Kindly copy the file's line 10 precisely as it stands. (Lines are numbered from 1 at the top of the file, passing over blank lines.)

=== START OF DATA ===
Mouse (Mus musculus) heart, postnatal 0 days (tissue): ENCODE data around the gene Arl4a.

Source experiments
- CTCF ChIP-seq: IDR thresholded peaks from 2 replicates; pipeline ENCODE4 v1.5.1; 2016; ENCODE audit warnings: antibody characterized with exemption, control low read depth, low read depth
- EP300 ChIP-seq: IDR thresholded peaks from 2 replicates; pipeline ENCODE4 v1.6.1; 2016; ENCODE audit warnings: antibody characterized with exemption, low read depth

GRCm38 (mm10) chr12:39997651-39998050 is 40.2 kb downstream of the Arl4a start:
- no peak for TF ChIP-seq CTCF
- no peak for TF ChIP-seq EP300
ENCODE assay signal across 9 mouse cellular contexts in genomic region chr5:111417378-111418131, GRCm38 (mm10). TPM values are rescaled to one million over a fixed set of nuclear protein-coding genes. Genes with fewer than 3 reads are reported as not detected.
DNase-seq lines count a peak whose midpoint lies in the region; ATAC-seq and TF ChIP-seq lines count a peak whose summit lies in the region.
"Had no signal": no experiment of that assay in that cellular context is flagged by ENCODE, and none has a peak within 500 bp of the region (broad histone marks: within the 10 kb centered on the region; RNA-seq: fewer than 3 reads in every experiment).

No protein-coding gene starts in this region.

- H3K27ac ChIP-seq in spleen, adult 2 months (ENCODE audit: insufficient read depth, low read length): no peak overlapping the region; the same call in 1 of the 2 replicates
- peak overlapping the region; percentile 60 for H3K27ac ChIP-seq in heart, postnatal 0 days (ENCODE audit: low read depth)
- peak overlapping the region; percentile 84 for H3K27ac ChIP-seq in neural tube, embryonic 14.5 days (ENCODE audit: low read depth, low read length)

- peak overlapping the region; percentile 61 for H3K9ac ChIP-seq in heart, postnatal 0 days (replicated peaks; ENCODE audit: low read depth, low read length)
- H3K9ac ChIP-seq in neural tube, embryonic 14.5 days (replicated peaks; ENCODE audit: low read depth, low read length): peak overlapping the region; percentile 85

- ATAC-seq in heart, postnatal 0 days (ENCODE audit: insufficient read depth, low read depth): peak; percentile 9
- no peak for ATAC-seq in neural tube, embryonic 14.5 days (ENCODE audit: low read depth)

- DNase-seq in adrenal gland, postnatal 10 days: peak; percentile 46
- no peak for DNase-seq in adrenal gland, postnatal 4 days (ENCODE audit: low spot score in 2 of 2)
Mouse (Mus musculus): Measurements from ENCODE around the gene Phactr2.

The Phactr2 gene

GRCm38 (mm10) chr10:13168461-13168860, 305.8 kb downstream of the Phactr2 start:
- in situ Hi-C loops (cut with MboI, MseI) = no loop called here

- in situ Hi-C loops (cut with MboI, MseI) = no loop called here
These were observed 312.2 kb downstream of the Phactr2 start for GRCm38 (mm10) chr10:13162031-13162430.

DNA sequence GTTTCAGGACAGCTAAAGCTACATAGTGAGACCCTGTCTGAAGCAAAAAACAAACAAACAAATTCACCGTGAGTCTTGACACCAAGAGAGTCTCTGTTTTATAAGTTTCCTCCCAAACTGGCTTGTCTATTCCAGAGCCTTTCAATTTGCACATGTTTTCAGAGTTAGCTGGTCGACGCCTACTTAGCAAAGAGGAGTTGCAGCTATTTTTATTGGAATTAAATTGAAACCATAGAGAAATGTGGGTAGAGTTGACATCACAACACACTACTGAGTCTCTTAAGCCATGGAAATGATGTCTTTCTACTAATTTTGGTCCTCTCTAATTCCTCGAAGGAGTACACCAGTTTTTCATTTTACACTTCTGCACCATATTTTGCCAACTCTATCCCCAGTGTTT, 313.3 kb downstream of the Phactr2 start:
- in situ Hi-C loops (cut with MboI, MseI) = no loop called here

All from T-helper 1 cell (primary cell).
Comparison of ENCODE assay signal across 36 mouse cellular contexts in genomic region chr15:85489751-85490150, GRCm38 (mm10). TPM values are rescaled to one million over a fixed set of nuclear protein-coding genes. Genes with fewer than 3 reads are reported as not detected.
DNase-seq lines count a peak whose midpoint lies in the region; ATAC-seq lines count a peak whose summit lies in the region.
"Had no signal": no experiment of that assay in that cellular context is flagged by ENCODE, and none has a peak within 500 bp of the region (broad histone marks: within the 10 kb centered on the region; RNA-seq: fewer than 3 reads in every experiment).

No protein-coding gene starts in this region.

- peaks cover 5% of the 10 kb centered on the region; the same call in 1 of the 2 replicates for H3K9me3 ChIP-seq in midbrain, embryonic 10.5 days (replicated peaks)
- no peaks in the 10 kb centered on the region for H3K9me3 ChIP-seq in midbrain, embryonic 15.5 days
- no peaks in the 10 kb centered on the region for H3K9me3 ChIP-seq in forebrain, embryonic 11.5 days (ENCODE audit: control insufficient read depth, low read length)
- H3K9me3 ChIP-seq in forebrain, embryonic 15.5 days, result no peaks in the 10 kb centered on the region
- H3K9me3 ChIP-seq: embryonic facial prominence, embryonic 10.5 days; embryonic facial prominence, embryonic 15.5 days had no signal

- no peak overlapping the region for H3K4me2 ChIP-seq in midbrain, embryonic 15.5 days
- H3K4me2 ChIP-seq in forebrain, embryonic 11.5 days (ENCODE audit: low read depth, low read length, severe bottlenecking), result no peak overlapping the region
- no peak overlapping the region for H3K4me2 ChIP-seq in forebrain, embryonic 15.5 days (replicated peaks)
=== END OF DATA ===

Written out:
"Had no signal": no experiment of that assay in that cellular context is flagged by ENCODE, and none has a peak within 500 bp of the region (broad histone marks: within the 10 kb centered on the region; RNA-seq: fewer than 3 reads in every experiment).